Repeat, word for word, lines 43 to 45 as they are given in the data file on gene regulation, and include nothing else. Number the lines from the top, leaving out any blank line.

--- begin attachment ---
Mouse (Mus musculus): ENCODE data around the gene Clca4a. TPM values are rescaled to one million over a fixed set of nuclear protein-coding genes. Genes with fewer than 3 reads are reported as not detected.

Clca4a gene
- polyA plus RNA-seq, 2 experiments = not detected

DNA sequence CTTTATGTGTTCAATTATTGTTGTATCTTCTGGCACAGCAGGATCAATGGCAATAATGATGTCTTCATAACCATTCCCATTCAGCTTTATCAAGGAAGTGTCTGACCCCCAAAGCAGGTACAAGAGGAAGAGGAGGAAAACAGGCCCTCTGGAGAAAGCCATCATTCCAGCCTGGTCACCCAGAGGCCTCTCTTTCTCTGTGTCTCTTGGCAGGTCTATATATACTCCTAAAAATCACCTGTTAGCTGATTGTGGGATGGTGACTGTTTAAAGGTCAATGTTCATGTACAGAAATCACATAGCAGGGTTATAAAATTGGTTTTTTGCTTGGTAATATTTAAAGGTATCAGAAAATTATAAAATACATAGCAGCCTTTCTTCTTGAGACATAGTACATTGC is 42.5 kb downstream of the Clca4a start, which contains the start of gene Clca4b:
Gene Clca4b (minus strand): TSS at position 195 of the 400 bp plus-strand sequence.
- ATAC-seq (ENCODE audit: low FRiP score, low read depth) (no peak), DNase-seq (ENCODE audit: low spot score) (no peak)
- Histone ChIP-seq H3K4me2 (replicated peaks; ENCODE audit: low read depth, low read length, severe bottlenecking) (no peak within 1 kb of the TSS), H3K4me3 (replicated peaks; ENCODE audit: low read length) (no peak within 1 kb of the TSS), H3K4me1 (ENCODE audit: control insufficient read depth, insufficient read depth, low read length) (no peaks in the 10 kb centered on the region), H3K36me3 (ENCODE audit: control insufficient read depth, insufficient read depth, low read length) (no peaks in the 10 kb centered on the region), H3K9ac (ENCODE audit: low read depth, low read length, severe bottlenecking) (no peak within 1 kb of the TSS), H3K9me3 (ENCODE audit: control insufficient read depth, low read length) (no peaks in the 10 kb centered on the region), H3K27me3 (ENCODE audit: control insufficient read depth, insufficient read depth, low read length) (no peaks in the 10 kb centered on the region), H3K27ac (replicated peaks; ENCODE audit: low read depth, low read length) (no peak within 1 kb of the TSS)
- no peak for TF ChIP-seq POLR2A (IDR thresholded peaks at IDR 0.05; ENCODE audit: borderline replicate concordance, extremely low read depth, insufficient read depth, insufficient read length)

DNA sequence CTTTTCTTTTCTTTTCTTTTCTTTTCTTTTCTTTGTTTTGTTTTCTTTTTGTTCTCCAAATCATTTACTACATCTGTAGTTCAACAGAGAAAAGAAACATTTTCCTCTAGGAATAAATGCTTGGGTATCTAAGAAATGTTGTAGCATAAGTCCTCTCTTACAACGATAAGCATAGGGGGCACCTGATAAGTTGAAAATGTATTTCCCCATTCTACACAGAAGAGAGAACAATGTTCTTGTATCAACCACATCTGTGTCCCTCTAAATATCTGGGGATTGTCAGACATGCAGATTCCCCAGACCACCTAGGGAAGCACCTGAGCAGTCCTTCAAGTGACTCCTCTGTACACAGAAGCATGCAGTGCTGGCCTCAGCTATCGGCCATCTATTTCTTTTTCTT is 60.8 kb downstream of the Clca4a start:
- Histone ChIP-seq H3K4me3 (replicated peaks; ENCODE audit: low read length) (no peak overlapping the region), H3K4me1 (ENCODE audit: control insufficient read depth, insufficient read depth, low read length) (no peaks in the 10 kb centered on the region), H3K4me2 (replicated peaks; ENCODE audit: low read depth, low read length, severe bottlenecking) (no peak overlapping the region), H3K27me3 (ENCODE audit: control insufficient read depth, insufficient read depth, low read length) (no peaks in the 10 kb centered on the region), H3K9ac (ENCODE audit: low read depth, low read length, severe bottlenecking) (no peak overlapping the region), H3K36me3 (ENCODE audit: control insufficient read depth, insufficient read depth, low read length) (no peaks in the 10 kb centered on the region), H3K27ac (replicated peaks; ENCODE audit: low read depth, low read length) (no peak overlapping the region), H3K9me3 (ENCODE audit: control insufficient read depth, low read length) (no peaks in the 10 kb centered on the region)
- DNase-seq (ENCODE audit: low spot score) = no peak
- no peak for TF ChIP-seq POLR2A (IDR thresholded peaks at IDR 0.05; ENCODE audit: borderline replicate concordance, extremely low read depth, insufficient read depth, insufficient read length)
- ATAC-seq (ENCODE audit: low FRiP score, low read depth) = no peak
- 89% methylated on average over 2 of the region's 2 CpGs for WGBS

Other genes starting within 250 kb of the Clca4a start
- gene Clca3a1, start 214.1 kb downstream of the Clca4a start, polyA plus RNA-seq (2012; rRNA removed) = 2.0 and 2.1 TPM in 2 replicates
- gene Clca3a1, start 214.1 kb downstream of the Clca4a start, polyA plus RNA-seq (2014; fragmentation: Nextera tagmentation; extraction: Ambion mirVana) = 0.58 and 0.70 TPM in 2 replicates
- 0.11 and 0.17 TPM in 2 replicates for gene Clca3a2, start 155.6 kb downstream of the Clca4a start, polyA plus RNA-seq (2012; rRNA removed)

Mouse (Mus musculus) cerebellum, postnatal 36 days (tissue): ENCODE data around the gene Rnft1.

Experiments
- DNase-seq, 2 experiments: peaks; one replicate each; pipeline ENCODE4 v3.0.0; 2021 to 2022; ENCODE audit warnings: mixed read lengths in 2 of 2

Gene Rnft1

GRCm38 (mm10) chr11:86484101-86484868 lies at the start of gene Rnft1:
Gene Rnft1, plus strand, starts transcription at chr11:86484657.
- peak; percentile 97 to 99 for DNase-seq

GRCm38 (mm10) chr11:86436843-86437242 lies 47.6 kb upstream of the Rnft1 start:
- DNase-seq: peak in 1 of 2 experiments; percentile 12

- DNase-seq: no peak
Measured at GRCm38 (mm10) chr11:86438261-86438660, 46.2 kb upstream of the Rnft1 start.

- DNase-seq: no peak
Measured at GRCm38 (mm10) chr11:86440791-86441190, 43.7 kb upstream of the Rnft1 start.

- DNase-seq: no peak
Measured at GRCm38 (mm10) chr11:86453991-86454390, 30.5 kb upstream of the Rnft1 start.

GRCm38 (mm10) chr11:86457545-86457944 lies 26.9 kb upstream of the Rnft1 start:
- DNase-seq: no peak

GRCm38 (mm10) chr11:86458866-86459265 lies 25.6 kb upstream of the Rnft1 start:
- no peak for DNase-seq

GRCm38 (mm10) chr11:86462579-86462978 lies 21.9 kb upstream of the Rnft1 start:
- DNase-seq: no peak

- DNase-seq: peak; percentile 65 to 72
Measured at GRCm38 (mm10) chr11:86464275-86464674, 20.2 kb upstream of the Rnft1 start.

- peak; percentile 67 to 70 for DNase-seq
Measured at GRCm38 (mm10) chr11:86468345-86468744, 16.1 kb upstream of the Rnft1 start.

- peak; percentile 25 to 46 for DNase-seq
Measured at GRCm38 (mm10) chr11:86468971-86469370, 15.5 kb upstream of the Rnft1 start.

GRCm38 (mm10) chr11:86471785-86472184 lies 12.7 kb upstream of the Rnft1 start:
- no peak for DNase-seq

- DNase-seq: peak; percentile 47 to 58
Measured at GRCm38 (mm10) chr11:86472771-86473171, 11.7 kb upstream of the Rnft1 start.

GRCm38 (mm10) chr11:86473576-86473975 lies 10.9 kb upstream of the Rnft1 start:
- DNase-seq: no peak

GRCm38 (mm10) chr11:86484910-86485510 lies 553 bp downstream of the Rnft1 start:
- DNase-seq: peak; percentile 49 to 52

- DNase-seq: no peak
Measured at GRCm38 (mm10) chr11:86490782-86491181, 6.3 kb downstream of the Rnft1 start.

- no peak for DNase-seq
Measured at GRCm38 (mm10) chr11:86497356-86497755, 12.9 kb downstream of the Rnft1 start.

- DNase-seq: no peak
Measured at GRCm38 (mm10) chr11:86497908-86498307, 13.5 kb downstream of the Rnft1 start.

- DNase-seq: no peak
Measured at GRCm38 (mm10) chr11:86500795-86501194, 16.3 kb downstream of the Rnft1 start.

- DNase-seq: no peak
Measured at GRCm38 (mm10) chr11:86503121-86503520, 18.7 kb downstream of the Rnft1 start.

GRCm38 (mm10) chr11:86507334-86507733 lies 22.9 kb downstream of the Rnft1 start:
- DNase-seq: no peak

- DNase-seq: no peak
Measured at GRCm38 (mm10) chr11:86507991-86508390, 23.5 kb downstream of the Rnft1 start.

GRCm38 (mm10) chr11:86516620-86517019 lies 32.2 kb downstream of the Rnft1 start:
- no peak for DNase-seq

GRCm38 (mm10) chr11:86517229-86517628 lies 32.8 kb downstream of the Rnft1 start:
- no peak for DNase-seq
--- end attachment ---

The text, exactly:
Measured at GRCm38 (mm10) chr11:86468345-86468744, 16.1 kb upstream of the Rnft1 start.

- peak; percentile 25 to 46 for DNase-seq
Measured at GRCm38 (mm10) chr11:86468971-86469370, 15.5 kb upstream of the Rnft1 start.